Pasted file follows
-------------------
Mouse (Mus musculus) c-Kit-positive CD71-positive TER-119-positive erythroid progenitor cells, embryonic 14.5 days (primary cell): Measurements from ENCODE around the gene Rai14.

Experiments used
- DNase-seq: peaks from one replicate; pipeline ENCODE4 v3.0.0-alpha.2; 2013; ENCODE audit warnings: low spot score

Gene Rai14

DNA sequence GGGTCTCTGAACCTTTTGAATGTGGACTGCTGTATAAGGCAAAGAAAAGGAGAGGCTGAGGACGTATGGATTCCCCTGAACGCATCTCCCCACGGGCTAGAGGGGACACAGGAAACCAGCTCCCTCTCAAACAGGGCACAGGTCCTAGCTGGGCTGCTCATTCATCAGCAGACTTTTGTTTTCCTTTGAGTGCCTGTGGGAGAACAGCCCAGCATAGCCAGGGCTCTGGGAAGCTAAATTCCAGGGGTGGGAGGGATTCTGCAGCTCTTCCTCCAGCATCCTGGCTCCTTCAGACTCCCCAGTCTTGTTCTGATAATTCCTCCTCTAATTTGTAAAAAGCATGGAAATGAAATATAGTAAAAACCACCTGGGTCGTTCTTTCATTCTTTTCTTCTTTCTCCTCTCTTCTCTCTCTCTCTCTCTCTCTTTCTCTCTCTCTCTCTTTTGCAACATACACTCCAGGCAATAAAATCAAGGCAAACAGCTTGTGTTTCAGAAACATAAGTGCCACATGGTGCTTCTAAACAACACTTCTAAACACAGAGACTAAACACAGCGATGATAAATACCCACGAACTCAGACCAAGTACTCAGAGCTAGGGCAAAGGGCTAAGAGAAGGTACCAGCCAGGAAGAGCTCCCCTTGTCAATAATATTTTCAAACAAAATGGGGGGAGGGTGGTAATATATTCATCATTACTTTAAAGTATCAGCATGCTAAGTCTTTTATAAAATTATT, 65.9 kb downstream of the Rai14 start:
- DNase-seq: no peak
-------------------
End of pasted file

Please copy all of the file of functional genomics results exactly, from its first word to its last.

Mouse (Mus musculus) c-Kit-positive CD71-positive TER-119-positive erythroid progenitor cells, embryonic 14.5 days (primary cell): Measurements from ENCODE around the gene Rai14.

Experiments used
- DNase-seq: peaks from one replicate; pipeline ENCODE4 v3.0.0-alpha.2; 2013; ENCODE audit warnings: low spot score

Gene Rai14

DNA sequence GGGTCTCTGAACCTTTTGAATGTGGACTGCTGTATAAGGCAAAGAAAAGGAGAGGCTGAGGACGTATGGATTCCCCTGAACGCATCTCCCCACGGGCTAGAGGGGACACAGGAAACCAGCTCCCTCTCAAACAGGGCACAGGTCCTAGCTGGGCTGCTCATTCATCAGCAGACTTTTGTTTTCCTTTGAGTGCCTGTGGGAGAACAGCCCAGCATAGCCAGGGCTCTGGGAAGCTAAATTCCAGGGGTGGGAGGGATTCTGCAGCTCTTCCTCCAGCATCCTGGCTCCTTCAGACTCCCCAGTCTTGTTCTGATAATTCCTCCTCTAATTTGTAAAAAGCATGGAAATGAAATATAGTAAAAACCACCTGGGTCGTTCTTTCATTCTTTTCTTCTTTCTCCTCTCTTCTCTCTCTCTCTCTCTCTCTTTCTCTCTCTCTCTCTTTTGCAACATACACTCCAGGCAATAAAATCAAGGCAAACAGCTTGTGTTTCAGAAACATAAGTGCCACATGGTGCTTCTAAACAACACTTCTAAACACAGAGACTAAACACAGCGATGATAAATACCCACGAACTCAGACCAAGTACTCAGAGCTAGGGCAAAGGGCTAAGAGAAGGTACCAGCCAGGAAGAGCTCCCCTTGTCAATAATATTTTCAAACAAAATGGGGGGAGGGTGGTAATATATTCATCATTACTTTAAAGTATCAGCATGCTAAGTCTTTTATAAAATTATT, 65.9 kb downstream of the Rai14 start:
- DNase-seq: no peak